WASHINGTON, DC – Today, U.S. Sen. Sherrod Brown (D-OH) applauded a tax reform draft released by the Senate Finance Committee that incorporated his proposal to overhaul the corporate tax code and spur domestic investment through the establishment of a global minimum tax. A global minimum tax would strengthen American competiveness by preventing profit shifting and base erosion, and shutting down tax havens.

“It’s time that our corporate tax code encourages investment in the U.S., rather than profits being shifted overseas,” Brown said. “Corporate tax reform is necessary to ensure that the American economy can continue to attract investment and compete on an even playing field. We can do that by closing down tax havens that cost our country revenue and cost American workers jobs. I applaud Chairman Baucus for incorporating my proposal to create a global minimum tax rate. This would raise revenue and prevent a global race-to-the-bottom.”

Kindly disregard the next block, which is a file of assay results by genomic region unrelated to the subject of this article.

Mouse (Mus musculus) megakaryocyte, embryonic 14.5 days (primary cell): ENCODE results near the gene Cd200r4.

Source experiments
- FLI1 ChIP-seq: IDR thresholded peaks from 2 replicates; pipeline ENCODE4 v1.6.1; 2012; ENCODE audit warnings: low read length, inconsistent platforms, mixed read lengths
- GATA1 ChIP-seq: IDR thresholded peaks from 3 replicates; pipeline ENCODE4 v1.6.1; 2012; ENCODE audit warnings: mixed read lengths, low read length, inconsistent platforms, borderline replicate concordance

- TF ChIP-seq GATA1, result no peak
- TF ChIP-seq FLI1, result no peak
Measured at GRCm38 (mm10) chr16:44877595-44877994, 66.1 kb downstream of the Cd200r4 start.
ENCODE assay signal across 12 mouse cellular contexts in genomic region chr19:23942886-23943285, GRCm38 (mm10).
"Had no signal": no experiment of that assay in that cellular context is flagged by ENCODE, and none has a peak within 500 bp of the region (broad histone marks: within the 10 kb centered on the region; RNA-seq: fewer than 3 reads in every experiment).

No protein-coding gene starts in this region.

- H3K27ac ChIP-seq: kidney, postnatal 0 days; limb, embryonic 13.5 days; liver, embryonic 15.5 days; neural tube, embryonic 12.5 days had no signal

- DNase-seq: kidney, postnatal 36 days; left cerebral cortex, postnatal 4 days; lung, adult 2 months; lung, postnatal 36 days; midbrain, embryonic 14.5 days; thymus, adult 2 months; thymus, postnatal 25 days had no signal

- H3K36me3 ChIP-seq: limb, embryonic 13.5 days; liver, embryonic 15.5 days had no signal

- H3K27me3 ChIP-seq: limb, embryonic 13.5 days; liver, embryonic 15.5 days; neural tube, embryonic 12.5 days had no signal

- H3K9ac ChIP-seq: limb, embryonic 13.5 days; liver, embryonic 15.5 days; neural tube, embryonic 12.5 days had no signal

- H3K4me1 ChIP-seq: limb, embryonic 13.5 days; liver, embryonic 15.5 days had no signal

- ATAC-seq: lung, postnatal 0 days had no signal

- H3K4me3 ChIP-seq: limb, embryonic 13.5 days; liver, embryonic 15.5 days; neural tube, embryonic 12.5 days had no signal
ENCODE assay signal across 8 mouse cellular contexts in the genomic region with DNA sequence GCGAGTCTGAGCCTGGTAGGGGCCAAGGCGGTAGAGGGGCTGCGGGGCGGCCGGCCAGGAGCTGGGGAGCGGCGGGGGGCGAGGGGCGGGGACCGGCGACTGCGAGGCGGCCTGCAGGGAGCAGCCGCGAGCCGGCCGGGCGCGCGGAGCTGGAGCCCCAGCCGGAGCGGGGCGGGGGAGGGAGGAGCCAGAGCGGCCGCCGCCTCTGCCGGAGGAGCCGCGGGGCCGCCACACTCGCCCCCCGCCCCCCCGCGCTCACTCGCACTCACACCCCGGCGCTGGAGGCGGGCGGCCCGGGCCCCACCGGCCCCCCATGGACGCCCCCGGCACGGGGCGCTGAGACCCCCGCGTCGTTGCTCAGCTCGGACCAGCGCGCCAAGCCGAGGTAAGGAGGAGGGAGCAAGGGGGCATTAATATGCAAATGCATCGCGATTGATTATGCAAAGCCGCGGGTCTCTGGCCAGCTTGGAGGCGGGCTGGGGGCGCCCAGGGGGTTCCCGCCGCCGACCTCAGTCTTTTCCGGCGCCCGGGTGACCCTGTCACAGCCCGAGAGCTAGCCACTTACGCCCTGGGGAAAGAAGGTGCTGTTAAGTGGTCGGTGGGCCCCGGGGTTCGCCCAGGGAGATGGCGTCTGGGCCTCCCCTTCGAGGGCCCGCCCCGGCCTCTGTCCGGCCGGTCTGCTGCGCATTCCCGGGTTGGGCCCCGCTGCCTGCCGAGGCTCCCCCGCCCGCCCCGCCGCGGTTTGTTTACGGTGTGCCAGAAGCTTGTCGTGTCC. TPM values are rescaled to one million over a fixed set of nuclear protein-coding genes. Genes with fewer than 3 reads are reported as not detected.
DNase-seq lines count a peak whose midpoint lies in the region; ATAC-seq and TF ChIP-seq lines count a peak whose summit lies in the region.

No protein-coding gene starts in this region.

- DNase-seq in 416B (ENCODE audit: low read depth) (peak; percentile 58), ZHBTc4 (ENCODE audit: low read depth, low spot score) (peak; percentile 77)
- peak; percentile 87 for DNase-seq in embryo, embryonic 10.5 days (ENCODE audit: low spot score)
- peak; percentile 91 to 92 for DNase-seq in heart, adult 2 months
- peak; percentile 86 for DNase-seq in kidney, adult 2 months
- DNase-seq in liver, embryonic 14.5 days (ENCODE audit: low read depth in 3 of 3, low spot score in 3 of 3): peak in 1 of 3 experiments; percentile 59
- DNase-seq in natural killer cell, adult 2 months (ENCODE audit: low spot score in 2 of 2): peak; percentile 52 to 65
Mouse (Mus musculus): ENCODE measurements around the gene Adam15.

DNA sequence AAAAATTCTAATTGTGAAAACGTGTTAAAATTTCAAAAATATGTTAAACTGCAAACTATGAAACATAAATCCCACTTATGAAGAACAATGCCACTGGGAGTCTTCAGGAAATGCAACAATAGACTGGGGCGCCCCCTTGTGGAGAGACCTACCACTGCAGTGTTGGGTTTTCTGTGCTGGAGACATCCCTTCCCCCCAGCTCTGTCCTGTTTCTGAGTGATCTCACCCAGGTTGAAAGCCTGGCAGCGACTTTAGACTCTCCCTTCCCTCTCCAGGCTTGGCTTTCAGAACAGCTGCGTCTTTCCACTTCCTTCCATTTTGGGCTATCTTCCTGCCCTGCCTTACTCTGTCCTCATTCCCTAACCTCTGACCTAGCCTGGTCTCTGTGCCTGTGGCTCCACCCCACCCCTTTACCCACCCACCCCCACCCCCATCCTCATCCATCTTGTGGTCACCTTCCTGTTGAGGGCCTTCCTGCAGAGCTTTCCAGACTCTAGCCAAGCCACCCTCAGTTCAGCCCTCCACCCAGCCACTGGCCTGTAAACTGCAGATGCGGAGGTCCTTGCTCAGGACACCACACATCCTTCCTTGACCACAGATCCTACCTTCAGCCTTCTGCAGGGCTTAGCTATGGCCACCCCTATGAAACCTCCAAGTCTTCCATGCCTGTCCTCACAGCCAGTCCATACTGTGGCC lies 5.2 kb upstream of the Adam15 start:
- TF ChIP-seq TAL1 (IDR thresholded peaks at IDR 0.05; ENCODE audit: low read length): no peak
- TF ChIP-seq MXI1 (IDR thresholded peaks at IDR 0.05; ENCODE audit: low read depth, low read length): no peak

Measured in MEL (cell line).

During a news conference call in July, Brown announced his plan to overhaul the corporate tax code by creating a country-by-country global minimum tax, which would close offshore tax havens and eliminate incentives for tax arbitrage. By applying a minimum rate to all offshore profits, we will minimize the ability to profit from aggressive tax planning.  

Brown argued that tax reform must ensure that our nation secures its fiscal future while addressing the challenges of an increasingly globalized economy. Currently, U.S. multinational corporations book more than 40 percent of their profits in so-called “tax havens” that contain seven percent of their actual foreign investments and four percent of their foreign workers. For example, the profits of U.S. controlled foreign corporations booked in Bermuda represent 646 percent of that nation’s Gross Domestic Product (GDP).  

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